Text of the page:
Announcing Stack Overflow Documentation

We started with Q&A. Technical documentation is next, and we need your help.

Whether you're a beginner or an experienced developer, you can contribute.

Sign up and start helping → Learn more about Documentation →

So I have an abstract base class in a DLL and child classes of that class. I want the childs to be public, but the base to be private so that it cannot be accessed outside of the dll.

How do I do that?

share|improve this question

You don't and you can't.

If you want to expose the class as public, the base-type must be public. One other option is to have a public interface, and only expose the type via the interface (presumably with a factory method somewhere for creating instances).

One final option is to encapsulate the base-class rather than inherit it.

share|improve this answer
Or all the methods/properties on the base class to be protected? but the class itself to be public? – Liam Nov 7 '12 at 13:09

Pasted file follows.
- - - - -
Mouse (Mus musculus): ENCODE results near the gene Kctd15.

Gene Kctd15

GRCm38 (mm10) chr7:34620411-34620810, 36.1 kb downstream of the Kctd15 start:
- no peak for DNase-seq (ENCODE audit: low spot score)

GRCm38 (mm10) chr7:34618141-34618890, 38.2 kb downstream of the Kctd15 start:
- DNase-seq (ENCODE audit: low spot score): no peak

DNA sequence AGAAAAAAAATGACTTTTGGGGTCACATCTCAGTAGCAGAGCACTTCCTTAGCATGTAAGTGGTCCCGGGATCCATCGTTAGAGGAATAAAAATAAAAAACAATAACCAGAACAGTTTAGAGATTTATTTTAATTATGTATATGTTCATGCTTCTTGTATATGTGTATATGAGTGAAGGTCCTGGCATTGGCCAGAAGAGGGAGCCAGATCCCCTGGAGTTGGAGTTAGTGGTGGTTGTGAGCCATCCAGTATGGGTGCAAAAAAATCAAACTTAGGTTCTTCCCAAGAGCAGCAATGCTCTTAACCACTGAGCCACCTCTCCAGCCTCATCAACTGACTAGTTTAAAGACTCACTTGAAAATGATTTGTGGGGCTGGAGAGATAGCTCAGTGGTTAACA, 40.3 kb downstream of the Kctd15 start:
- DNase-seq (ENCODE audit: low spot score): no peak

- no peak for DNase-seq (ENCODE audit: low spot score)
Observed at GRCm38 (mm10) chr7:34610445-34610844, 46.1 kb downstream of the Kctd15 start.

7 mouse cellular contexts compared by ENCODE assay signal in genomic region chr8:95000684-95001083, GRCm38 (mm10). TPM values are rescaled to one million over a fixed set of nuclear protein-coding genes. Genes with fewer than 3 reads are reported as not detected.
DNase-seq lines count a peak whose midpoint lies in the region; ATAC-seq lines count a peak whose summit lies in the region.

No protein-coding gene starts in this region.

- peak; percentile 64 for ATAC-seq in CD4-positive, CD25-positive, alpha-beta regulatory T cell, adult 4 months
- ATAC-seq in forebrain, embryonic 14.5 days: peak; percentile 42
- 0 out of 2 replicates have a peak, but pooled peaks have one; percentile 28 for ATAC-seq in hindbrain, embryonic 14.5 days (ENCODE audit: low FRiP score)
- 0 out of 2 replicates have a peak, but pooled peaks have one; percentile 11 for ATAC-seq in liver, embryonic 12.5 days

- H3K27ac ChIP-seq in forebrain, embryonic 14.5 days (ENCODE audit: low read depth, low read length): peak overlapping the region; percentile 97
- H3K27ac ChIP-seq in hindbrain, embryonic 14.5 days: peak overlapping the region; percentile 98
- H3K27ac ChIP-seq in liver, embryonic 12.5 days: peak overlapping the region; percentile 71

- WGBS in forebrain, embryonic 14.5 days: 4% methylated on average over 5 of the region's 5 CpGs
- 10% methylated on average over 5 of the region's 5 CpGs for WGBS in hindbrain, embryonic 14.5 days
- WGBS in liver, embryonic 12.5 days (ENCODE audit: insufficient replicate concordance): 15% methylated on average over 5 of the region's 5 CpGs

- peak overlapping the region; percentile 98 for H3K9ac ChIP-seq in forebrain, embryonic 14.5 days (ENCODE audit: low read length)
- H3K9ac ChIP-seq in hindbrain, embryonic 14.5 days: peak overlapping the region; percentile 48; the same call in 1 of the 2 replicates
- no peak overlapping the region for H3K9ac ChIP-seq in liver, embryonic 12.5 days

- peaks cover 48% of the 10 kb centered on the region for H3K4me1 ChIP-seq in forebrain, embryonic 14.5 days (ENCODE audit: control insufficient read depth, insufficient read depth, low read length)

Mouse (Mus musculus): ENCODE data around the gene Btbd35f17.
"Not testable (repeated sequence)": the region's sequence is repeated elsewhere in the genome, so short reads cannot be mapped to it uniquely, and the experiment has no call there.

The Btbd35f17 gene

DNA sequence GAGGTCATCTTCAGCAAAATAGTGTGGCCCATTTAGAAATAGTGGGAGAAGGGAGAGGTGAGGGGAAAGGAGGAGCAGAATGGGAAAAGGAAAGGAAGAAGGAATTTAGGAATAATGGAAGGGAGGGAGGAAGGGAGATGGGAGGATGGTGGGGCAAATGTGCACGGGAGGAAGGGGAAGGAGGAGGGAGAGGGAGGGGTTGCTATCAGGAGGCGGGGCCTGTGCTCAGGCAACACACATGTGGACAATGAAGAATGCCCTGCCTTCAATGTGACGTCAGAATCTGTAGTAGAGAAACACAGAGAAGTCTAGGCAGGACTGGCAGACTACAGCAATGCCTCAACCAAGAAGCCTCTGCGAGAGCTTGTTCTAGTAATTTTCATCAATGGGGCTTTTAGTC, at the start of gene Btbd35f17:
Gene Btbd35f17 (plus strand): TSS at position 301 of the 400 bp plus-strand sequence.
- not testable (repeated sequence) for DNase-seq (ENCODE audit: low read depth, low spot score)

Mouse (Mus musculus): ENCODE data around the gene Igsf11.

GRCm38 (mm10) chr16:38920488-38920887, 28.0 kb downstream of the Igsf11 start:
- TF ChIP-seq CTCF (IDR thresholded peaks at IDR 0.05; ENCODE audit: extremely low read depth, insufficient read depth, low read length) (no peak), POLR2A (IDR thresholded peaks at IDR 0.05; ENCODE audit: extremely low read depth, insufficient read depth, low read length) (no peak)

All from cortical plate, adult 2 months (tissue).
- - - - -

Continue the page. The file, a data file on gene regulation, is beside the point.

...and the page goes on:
@Liam that depends what you're trying to protect against; for example, if someone external can subclass it, they have access to those methods anyway. – Marc Gravell Nov 7 '12 at 13:10
true, would internal work? Not sure? – Liam Nov 7 '12 at 13:10
@Liam yes, internal would prevent external people from getting easy access; of course, with reflection they can do most things anyway. – Marc Gravell Nov 7 '12 at 13:11

Make it public, make all constructors internal (if you're using the default constructor, add a parameterless constructor to override that).

Then while public and not sealed, it can't be sub-classed by external code.

share|improve this answer

Just to clarify what I was saying in comments on @Marc Gravel's answer you could

public ChildClass : ParentClass


public ParentClass
   internal void MethodIdontWantToExpose()



That said an interface is probably the best solution

share|improve this answer

Your Answer


By posting your answer, you agree to the privacy policy and terms of service.

Not the answer you're looking for? Browse other questions tagged or ask your own question.